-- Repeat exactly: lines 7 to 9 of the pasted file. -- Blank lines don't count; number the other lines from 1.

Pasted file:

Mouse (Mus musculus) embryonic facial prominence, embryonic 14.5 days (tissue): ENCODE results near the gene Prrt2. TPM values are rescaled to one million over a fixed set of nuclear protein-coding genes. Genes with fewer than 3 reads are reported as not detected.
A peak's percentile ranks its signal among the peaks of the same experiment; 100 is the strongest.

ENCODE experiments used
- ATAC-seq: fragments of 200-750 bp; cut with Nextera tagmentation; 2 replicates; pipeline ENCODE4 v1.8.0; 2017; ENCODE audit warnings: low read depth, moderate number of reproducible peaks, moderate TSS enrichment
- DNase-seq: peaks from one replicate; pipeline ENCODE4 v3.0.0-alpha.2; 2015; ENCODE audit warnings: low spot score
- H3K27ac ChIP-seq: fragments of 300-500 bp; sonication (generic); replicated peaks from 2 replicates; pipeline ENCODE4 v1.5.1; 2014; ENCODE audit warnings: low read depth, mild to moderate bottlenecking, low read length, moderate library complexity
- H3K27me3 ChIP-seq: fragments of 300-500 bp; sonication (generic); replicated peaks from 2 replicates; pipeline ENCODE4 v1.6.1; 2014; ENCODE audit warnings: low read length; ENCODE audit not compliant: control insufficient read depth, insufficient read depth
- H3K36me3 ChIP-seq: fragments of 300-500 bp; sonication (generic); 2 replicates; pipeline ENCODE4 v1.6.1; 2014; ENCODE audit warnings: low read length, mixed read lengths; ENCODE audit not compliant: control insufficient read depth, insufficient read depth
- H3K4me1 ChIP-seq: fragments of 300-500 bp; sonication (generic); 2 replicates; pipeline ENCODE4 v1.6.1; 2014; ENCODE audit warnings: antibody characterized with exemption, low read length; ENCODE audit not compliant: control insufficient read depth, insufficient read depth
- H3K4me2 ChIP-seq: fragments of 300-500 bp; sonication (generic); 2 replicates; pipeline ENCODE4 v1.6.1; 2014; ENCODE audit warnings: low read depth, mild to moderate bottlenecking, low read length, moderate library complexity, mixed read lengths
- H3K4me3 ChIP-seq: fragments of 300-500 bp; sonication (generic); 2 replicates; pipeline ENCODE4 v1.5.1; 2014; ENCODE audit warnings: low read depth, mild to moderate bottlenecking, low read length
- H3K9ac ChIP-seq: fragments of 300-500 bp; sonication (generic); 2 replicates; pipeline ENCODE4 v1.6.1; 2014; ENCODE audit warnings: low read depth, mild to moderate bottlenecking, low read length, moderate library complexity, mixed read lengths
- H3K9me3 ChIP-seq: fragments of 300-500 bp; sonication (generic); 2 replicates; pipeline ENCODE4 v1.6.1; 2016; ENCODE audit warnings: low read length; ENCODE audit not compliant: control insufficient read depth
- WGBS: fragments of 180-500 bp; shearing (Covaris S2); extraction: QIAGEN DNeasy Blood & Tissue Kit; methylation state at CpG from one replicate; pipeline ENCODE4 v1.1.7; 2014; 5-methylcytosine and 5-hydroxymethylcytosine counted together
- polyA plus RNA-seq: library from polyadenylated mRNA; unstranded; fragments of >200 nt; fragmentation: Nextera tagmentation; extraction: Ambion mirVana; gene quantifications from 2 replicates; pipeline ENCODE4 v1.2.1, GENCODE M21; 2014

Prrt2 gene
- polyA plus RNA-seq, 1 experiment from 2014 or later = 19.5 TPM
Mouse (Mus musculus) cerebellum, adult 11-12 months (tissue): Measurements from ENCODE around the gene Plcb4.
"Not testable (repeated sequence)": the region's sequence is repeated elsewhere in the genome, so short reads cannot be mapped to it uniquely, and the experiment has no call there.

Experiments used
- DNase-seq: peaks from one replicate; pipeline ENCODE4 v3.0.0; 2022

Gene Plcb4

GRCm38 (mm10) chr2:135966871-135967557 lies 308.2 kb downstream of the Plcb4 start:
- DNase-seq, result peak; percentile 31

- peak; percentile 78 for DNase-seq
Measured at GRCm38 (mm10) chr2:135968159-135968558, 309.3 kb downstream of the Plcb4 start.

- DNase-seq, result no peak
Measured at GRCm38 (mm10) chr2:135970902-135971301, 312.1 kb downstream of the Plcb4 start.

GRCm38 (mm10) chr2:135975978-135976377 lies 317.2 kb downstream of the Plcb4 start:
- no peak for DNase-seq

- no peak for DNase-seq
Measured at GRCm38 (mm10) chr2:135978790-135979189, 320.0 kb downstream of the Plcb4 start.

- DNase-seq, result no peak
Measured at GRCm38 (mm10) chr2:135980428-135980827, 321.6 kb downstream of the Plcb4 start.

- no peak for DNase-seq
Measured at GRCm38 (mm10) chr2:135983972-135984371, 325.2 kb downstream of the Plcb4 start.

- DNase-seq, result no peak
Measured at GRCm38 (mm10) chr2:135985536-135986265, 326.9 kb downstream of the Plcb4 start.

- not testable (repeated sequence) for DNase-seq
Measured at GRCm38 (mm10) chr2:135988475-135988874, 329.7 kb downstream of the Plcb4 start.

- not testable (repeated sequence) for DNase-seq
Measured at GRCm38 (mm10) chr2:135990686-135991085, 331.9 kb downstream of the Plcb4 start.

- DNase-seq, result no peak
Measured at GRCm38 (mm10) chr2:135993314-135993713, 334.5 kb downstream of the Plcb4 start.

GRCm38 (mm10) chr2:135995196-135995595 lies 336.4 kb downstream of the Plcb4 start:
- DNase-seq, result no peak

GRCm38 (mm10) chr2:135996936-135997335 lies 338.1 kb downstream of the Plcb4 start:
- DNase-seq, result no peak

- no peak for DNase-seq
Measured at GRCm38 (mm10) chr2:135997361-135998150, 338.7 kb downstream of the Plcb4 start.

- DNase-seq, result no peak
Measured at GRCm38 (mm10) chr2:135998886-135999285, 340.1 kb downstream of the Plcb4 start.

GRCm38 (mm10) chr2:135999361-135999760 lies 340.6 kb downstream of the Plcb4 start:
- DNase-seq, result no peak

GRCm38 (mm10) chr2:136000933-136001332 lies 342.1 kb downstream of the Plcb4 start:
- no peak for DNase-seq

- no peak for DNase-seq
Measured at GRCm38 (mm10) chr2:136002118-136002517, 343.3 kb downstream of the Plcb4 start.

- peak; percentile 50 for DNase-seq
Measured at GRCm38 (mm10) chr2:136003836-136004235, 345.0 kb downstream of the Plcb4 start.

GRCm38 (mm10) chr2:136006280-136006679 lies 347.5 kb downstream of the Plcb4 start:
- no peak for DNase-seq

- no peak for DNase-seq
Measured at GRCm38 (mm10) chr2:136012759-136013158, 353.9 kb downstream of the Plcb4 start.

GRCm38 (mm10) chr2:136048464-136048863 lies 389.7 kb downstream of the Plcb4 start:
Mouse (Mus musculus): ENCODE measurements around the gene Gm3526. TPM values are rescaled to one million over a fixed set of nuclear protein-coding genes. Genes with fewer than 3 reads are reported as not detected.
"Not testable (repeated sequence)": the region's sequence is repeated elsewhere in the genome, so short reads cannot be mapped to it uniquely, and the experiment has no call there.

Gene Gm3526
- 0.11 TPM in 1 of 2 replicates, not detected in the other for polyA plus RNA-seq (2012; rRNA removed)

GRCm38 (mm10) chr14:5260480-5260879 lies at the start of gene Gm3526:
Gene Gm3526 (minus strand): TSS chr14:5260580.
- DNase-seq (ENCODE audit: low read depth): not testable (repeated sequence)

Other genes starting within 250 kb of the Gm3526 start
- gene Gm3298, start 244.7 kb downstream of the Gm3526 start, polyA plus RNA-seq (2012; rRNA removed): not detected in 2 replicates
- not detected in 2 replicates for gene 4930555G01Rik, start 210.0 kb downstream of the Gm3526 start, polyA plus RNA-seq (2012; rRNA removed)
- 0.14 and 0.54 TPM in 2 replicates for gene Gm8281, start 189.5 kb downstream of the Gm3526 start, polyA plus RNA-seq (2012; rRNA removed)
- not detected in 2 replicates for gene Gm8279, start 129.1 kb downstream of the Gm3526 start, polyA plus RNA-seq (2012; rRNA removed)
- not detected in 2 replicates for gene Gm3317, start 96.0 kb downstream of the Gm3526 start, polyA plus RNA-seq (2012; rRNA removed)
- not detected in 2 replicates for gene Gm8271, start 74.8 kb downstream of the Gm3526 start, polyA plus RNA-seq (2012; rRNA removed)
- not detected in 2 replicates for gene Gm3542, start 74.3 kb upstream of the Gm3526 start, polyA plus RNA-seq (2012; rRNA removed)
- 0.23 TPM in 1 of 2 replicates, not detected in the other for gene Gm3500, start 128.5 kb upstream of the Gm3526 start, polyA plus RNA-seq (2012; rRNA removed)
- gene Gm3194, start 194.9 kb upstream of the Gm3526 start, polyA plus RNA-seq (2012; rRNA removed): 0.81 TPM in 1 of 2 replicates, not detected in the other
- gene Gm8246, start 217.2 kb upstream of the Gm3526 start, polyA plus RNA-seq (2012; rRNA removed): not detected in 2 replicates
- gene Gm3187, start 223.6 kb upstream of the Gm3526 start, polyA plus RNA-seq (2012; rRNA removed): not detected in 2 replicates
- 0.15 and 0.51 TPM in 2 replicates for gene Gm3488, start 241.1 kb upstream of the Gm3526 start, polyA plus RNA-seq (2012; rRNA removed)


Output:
- H3K27me3 ChIP-seq: fragments of 300-500 bp; sonication (generic); replicated peaks from 2 replicates; pipeline ENCODE4 v1.6.1; 2014; ENCODE audit warnings: low read length; ENCODE audit not compliant: control insufficient read depth, insufficient read depth
- H3K36me3 ChIP-seq: fragments of 300-500 bp; sonication (generic); 2 replicates; pipeline ENCODE4 v1.6.1; 2014; ENCODE audit warnings: low read length, mixed read lengths; ENCODE audit not compliant: control insufficient read depth, insufficient read depth
- H3K4me1 ChIP-seq: fragments of 300-500 bp; sonication (generic); 2 replicates; pipeline ENCODE4 v1.6.1; 2014; ENCODE audit warnings: antibody characterized with exemption, low read length; ENCODE audit not compliant: control insufficient read depth, insufficient read depth